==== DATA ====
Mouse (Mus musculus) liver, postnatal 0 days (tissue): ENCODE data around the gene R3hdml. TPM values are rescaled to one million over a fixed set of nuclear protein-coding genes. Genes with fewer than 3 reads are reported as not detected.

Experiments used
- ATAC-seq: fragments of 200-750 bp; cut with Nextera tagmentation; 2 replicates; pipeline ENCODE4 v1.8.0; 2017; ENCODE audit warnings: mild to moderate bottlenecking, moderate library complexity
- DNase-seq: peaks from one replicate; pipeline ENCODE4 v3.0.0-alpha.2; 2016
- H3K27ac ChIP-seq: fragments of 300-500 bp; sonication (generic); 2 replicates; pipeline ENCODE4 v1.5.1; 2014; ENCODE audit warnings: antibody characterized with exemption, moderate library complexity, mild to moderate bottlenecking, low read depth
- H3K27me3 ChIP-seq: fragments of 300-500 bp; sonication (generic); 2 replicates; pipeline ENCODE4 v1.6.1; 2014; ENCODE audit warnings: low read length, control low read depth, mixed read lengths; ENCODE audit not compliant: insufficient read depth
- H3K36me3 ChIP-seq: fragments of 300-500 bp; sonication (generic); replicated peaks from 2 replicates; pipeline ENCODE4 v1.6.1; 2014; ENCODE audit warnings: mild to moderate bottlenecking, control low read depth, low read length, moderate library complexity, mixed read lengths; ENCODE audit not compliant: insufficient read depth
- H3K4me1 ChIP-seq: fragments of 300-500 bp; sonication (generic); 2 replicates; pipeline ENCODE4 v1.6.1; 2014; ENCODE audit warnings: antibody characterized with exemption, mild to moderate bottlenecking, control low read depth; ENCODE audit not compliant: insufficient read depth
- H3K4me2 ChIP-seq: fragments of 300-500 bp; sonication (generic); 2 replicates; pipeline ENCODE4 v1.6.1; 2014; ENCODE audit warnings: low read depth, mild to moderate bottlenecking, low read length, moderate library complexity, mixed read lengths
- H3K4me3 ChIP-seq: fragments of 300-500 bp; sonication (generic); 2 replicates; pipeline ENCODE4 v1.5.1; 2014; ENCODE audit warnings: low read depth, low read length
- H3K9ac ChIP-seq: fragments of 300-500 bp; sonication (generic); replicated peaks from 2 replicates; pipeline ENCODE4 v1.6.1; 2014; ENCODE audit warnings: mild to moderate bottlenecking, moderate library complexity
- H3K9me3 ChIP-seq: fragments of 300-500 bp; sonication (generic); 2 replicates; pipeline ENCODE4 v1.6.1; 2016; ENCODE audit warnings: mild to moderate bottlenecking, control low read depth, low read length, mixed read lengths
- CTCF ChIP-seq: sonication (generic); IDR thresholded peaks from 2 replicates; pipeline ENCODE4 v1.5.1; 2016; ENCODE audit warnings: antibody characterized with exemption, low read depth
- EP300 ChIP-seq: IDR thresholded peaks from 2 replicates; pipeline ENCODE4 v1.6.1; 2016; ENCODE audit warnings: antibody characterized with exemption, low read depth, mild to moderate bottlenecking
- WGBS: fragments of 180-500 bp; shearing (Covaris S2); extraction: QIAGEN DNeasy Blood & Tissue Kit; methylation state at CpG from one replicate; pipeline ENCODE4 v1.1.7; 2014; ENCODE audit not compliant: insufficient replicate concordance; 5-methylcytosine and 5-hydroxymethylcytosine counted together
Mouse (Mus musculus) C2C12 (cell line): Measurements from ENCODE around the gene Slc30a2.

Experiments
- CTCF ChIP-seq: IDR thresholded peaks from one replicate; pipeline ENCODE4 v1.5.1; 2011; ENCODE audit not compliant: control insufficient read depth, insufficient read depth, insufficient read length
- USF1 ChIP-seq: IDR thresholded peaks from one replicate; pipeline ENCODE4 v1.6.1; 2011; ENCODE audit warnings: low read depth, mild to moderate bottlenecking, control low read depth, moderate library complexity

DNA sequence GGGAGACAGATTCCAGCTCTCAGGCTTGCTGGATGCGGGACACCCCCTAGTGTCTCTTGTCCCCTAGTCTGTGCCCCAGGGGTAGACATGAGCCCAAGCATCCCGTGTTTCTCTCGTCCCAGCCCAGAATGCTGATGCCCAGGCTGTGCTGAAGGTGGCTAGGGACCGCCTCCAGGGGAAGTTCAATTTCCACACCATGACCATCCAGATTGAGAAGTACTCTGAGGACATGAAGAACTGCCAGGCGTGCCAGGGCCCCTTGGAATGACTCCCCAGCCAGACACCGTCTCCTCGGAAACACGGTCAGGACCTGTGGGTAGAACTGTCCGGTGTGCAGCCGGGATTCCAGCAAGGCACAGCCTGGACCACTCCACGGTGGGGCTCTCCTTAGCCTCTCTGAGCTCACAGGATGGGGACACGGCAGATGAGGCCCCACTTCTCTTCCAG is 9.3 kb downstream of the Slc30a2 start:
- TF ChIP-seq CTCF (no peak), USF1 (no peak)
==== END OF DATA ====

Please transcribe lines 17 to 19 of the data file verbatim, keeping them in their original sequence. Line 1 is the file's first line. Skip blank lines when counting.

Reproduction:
Experiments
- CTCF ChIP-seq: IDR thresholded peaks from one replicate; pipeline ENCODE4 v1.5.1; 2011; ENCODE audit not compliant: control insufficient read depth, insufficient read depth, insufficient read length
- USF1 ChIP-seq: IDR thresholded peaks from one replicate; pipeline ENCODE4 v1.6.1; 2011; ENCODE audit warnings: low read depth, mild to moderate bottlenecking, control low read depth, moderate library complexity